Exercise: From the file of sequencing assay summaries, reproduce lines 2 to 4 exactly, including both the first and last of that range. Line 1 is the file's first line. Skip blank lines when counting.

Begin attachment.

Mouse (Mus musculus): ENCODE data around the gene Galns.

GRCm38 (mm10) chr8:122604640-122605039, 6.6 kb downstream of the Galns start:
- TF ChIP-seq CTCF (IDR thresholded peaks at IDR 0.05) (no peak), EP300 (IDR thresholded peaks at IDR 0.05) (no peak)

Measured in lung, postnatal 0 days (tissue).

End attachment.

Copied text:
GRCm38 (mm10) chr8:122604640-122605039, 6.6 kb downstream of the Galns start:
- TF ChIP-seq CTCF (IDR thresholded peaks at IDR 0.05) (no peak), EP300 (IDR thresholded peaks at IDR 0.05) (no peak)

Measured in lung, postnatal 0 days (tissue).